To unclamp the sandwich, first, remove all the ink carts (go into ink replacement mode first, and then unplug the printer.) Then, remove the plastic tray that the carts fit into; there's a little tab on the front to release it. It lifts up and forward. Then, on either side of the carriage, there's a square plastic block that reads "R" or "L" in faint raised letters. Pull up and forward gently, and it'll unclip, and the sandwich will fall apart. Note that the holes in the plastic sheets are spindled onto the small steel pin, which aligns the whole deal. Make sure it all fits together, and replace the clip.

Reinstall the ink, and try again.

Head gets clean, and then gunks up again - it could be bits of dried ink sticking onto the head. Soak a paper towel in windex, and then clean out the head cleaning area. That's over to the right side of the carriage. There's some rubber suction thingies that get grimy with dried ink. Wipe them clean.

Burn a YouTube (or other website) Video to DVD on Windows

There are a bunch of different ways to do this, but this is the simplest in my experience.

Applications
Firefox
Download Helper extension for Firefox
ImgBurn
DVD Flick

Also optional: 2 second black bumper, attached to this post.

The workflow is this:
Go to the video's page, and use Download Helper's features to download the video. When you click on the down arrow, the menu item Download will show another menu with what versions of the file are available. Pick the highest qualitiy one, which will be "HD" or "720".

Fire up DVDFlick. Drag the downloaded video to the window. If you want a pause before the video starts, use the 2 second black video to create a little blank space.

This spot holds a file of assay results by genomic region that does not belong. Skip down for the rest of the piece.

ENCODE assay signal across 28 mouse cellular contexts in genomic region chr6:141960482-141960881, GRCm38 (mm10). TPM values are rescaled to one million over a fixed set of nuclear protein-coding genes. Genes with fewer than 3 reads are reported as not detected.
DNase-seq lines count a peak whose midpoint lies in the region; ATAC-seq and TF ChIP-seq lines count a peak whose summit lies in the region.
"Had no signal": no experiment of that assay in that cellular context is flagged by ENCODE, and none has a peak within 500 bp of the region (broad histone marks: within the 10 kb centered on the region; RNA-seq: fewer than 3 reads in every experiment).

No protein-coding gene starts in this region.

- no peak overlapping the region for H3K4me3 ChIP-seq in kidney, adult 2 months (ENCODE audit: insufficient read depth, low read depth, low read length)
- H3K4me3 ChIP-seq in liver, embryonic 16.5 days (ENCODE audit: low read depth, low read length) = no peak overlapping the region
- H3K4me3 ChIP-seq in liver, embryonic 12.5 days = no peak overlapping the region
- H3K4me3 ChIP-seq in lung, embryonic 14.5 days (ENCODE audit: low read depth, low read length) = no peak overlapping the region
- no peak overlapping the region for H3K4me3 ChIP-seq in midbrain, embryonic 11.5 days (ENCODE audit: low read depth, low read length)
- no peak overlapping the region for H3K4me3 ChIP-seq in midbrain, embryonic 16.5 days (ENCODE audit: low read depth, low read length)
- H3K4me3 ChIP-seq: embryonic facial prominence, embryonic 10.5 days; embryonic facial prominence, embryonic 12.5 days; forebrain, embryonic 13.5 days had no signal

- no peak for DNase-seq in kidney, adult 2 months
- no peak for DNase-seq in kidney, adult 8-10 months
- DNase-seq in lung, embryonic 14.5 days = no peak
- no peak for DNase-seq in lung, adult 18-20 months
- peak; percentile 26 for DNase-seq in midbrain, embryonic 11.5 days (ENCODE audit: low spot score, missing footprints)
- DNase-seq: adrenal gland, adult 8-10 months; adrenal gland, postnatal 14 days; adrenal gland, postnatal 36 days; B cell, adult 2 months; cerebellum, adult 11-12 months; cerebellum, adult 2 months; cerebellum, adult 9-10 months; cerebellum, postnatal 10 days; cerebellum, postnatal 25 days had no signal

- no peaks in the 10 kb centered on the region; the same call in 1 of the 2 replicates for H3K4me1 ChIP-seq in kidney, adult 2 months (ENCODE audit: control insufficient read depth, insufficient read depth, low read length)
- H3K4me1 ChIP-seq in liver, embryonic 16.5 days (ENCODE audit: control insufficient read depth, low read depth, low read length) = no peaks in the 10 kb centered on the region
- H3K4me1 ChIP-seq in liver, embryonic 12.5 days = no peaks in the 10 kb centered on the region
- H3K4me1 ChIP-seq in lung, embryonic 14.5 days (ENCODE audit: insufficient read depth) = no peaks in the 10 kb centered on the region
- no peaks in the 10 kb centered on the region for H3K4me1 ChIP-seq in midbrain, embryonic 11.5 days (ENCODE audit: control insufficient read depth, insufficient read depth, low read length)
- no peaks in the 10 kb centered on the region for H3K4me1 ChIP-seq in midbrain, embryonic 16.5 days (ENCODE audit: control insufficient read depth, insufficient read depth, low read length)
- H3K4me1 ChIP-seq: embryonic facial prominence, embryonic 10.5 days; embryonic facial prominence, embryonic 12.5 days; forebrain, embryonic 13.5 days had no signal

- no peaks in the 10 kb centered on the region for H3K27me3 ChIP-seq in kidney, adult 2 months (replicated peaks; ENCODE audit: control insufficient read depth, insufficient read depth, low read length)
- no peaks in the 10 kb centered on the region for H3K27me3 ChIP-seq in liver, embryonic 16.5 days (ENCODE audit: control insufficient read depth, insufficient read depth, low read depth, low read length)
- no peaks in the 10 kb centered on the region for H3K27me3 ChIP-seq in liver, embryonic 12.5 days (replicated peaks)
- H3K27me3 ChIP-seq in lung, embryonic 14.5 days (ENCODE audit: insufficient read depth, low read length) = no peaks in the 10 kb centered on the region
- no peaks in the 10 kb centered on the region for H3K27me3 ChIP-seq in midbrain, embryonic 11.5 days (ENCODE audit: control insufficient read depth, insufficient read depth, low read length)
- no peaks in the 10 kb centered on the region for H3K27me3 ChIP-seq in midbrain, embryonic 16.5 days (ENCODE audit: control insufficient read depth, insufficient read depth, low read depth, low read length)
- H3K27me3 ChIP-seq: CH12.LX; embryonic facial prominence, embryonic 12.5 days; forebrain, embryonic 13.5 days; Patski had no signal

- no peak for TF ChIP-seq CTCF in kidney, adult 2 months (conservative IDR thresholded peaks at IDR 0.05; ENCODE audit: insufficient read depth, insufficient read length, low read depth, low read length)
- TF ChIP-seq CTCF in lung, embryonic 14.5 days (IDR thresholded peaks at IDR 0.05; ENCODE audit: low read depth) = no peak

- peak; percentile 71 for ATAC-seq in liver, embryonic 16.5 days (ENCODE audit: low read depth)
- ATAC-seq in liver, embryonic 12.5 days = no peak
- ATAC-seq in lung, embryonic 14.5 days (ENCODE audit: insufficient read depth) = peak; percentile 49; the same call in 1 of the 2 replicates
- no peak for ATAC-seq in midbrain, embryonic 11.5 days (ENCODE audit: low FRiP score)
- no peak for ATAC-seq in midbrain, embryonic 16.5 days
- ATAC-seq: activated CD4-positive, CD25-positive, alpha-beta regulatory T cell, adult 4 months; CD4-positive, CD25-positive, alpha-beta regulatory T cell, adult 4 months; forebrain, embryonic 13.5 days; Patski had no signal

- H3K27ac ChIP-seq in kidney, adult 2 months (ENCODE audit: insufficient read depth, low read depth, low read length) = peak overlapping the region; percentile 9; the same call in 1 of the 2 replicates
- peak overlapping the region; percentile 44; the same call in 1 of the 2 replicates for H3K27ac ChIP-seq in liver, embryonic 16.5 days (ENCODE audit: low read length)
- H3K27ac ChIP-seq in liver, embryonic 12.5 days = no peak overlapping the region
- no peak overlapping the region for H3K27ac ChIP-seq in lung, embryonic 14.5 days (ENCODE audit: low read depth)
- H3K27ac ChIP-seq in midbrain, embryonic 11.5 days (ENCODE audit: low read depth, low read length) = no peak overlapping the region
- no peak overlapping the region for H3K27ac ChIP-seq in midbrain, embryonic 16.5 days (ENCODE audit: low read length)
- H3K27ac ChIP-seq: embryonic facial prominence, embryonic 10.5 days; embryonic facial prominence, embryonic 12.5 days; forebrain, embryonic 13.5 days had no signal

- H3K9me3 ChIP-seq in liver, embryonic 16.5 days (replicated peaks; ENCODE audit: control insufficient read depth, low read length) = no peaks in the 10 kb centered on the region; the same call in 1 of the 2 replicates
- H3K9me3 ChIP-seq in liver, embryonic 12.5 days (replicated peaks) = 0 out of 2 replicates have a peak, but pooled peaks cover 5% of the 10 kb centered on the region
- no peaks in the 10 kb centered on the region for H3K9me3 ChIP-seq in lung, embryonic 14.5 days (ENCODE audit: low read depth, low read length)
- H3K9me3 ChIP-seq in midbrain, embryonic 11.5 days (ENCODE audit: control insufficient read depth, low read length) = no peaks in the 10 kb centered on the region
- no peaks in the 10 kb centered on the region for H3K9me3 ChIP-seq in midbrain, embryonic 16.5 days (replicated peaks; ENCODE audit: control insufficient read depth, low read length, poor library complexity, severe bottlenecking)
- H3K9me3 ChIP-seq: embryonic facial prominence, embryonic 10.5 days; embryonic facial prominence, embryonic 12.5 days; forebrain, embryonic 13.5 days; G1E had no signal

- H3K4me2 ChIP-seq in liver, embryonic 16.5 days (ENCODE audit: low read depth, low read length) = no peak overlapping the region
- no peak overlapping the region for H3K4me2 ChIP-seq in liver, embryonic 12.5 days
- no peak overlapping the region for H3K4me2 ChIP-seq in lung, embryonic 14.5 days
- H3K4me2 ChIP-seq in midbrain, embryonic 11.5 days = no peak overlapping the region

Set DVDFlick to make an ISO and also burn the image. DVDFlick automatically uses ImgBurn if it's available.

If you need an extra copy, use the saved .MDS file to build another DVD. ImgBurn will automatically burn the same job again. (ImgBurn rocks.)

AttachmentSize
Black720.wmv395.96 KB

Cast Iron Pan Care and Seasoning

Lodge has a pretty good page about caring for their pans, but I respectfully disagree with them about almost everything.

1. Rust is not that detrimental to a pan, as long as it's not in the cooking surface. If it gets in there, just make sure to scrape down the rust and surrounding areas, and re-season it. If rust is on the outside, just wash it off and rub some grease into it -- or just rub some grease into it. Next time it heats up, it'll get seasoned.

2. Use animal fats to season the pan. It is smoother that way. They keep saying to use vegetable fats, but in my experience, animal fats work better. Fry up some bacon for the grease.

3. You can wash them with soap, and you can even put a little cold water in them when they're hot. The water will just boil. If you scrape off the nonstick surface, just re-season it.